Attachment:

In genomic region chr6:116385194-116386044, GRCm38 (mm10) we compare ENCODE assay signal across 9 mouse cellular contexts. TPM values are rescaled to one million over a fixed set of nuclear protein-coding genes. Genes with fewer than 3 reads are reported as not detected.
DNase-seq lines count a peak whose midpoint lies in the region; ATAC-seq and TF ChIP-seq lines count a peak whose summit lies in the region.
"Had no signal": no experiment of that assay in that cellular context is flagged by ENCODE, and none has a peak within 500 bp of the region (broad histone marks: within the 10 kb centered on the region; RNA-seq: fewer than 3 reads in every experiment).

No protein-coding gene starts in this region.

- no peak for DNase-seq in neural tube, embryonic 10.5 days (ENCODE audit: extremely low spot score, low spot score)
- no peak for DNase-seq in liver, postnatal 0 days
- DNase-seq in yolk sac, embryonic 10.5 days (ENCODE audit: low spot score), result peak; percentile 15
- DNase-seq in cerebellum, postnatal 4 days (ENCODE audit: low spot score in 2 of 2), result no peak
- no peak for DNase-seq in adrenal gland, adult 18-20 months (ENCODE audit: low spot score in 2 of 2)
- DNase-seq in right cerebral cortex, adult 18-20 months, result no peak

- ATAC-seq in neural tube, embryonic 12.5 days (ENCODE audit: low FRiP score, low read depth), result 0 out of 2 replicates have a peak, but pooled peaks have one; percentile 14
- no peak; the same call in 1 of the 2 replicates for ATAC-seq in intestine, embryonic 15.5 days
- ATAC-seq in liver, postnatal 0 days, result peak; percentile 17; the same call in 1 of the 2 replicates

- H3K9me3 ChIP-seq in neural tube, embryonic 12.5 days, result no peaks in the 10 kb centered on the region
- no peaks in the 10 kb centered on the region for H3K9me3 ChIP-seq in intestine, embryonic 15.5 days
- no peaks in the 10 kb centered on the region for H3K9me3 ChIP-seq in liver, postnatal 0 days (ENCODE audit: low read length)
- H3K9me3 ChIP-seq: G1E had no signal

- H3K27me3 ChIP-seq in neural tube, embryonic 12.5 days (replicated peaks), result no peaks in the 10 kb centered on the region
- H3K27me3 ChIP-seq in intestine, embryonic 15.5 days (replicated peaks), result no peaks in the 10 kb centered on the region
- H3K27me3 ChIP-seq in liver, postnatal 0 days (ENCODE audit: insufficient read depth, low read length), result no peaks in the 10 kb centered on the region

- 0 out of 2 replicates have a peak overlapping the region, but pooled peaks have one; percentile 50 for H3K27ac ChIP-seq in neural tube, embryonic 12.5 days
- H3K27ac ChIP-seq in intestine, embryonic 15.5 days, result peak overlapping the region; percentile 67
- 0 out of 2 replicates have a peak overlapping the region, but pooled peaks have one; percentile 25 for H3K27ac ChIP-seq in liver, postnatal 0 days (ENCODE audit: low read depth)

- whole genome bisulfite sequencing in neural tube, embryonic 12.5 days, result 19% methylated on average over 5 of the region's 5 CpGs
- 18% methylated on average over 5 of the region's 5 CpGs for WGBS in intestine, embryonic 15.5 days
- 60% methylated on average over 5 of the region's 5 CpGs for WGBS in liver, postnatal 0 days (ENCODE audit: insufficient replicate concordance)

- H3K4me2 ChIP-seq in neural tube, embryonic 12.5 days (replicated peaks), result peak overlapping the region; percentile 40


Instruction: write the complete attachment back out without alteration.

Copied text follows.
In genomic region chr6:116385194-116386044, GRCm38 (mm10) we compare ENCODE assay signal across 9 mouse cellular contexts. TPM values are rescaled to one million over a fixed set of nuclear protein-coding genes. Genes with fewer than 3 reads are reported as not detected.
DNase-seq lines count a peak whose midpoint lies in the region; ATAC-seq and TF ChIP-seq lines count a peak whose summit lies in the region.
"Had no signal": no experiment of that assay in that cellular context is flagged by ENCODE, and none has a peak within 500 bp of the region (broad histone marks: within the 10 kb centered on the region; RNA-seq: fewer than 3 reads in every experiment).

No protein-coding gene starts in this region.

- no peak for DNase-seq in neural tube, embryonic 10.5 days (ENCODE audit: extremely low spot score, low spot score)
- no peak for DNase-seq in liver, postnatal 0 days
- DNase-seq in yolk sac, embryonic 10.5 days (ENCODE audit: low spot score), result peak; percentile 15
- DNase-seq in cerebellum, postnatal 4 days (ENCODE audit: low spot score in 2 of 2), result no peak
- no peak for DNase-seq in adrenal gland, adult 18-20 months (ENCODE audit: low spot score in 2 of 2)
- DNase-seq in right cerebral cortex, adult 18-20 months, result no peak

- ATAC-seq in neural tube, embryonic 12.5 days (ENCODE audit: low FRiP score, low read depth), result 0 out of 2 replicates have a peak, but pooled peaks have one; percentile 14
- no peak; the same call in 1 of the 2 replicates for ATAC-seq in intestine, embryonic 15.5 days
- ATAC-seq in liver, postnatal 0 days, result peak; percentile 17; the same call in 1 of the 2 replicates

- H3K9me3 ChIP-seq in neural tube, embryonic 12.5 days, result no peaks in the 10 kb centered on the region
- no peaks in the 10 kb centered on the region for H3K9me3 ChIP-seq in intestine, embryonic 15.5 days
- no peaks in the 10 kb centered on the region for H3K9me3 ChIP-seq in liver, postnatal 0 days (ENCODE audit: low read length)
- H3K9me3 ChIP-seq: G1E had no signal

- H3K27me3 ChIP-seq in neural tube, embryonic 12.5 days (replicated peaks), result no peaks in the 10 kb centered on the region
- H3K27me3 ChIP-seq in intestine, embryonic 15.5 days (replicated peaks), result no peaks in the 10 kb centered on the region
- H3K27me3 ChIP-seq in liver, postnatal 0 days (ENCODE audit: insufficient read depth, low read length), result no peaks in the 10 kb centered on the region

- 0 out of 2 replicates have a peak overlapping the region, but pooled peaks have one; percentile 50 for H3K27ac ChIP-seq in neural tube, embryonic 12.5 days
- H3K27ac ChIP-seq in intestine, embryonic 15.5 days, result peak overlapping the region; percentile 67
- 0 out of 2 replicates have a peak overlapping the region, but pooled peaks have one; percentile 25 for H3K27ac ChIP-seq in liver, postnatal 0 days (ENCODE audit: low read depth)

- whole genome bisulfite sequencing in neural tube, embryonic 12.5 days, result 19% methylated on average over 5 of the region's 5 CpGs
- 18% methylated on average over 5 of the region's 5 CpGs for WGBS in intestine, embryonic 15.5 days
- 60% methylated on average over 5 of the region's 5 CpGs for WGBS in liver, postnatal 0 days (ENCODE audit: insufficient replicate concordance)

- H3K4me2 ChIP-seq in neural tube, embryonic 12.5 days (replicated peaks), result peak overlapping the region; percentile 40